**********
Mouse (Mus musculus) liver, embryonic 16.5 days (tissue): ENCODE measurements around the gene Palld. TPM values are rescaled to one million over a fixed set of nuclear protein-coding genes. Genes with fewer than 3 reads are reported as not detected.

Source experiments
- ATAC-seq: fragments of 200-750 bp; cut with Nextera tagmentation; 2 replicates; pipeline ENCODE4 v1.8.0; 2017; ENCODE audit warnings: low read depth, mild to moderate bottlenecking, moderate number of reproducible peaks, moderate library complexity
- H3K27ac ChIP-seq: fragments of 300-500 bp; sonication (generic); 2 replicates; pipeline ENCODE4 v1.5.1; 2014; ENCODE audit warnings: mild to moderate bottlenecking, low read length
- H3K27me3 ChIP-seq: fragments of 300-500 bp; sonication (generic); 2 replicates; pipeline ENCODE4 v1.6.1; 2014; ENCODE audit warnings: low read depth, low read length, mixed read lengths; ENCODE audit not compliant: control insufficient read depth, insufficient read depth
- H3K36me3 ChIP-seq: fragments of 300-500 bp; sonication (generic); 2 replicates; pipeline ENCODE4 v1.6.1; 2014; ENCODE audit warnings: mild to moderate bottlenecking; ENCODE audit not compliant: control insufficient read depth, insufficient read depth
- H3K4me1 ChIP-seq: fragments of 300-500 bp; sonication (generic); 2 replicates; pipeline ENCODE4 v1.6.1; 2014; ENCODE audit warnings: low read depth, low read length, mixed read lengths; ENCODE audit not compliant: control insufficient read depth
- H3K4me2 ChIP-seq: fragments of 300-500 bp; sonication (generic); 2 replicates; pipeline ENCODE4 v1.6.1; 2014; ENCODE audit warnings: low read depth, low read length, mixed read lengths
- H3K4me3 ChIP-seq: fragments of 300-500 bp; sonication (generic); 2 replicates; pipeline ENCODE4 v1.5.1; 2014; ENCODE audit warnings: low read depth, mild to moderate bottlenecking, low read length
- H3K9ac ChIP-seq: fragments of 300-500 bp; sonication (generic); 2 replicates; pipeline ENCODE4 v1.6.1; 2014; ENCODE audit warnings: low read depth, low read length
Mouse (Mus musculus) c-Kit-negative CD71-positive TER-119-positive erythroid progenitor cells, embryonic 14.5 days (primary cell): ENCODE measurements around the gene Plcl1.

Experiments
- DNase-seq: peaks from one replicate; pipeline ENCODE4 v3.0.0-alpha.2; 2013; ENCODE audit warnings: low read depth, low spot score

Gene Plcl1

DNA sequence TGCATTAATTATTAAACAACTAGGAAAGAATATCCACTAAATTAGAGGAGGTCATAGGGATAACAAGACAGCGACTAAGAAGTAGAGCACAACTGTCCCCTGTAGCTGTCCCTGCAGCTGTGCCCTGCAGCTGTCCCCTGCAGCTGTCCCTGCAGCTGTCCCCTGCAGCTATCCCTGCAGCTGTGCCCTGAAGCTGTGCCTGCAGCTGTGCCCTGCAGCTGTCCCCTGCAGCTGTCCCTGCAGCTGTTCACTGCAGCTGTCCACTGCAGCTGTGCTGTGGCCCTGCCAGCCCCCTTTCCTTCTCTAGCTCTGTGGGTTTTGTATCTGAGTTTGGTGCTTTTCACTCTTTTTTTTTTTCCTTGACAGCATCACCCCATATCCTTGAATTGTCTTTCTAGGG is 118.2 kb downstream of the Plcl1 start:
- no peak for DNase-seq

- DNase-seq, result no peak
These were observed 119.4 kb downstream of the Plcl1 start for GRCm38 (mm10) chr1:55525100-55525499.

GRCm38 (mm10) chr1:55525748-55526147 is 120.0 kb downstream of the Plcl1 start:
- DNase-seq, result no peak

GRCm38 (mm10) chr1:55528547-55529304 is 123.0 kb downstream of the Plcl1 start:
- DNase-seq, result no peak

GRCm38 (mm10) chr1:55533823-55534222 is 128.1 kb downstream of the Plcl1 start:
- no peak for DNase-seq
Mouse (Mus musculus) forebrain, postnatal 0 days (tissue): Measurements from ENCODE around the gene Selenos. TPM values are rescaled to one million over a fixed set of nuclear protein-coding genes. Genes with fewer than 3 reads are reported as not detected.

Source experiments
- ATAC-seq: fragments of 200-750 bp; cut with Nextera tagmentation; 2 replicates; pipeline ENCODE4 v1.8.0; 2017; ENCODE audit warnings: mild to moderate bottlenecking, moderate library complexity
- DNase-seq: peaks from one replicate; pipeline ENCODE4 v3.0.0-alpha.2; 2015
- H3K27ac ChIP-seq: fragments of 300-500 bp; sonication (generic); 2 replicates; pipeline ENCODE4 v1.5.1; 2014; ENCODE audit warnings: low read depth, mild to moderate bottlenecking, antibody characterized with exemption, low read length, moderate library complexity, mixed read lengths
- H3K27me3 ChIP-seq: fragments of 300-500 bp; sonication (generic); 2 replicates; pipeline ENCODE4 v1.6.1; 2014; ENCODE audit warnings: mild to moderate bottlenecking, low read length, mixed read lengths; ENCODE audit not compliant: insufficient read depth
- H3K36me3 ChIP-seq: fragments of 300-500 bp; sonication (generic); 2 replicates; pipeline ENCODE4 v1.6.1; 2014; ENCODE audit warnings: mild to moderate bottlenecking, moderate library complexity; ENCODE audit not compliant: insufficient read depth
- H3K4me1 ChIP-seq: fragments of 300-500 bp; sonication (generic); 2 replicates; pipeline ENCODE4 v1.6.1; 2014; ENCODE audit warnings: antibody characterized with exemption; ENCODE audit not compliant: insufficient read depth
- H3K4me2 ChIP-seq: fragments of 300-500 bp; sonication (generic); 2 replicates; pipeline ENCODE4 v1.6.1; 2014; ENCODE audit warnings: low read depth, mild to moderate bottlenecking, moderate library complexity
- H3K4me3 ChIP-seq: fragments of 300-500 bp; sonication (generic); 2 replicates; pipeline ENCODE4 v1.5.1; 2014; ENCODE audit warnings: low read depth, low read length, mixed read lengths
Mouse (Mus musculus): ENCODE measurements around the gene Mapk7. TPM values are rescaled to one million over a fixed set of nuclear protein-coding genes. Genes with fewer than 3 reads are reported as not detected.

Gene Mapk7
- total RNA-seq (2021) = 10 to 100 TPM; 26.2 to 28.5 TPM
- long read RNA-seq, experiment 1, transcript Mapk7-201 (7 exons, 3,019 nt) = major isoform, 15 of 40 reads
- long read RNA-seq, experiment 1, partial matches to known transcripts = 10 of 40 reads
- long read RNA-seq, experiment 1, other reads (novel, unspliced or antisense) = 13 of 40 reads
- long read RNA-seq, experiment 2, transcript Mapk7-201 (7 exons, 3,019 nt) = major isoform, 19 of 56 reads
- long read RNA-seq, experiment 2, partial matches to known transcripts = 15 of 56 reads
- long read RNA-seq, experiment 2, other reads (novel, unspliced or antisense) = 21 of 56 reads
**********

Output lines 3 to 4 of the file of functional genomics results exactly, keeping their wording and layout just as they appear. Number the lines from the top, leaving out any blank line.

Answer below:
- ATAC-seq: fragments of 200-750 bp; cut with Nextera tagmentation; 2 replicates; pipeline ENCODE4 v1.8.0; 2017; ENCODE audit warnings: low read depth, mild to moderate bottlenecking, moderate number of reproducible peaks, moderate library complexity
- H3K27ac ChIP-seq: fragments of 300-500 bp; sonication (generic); 2 replicates; pipeline ENCODE4 v1.5.1; 2014; ENCODE audit warnings: mild to moderate bottlenecking, low read length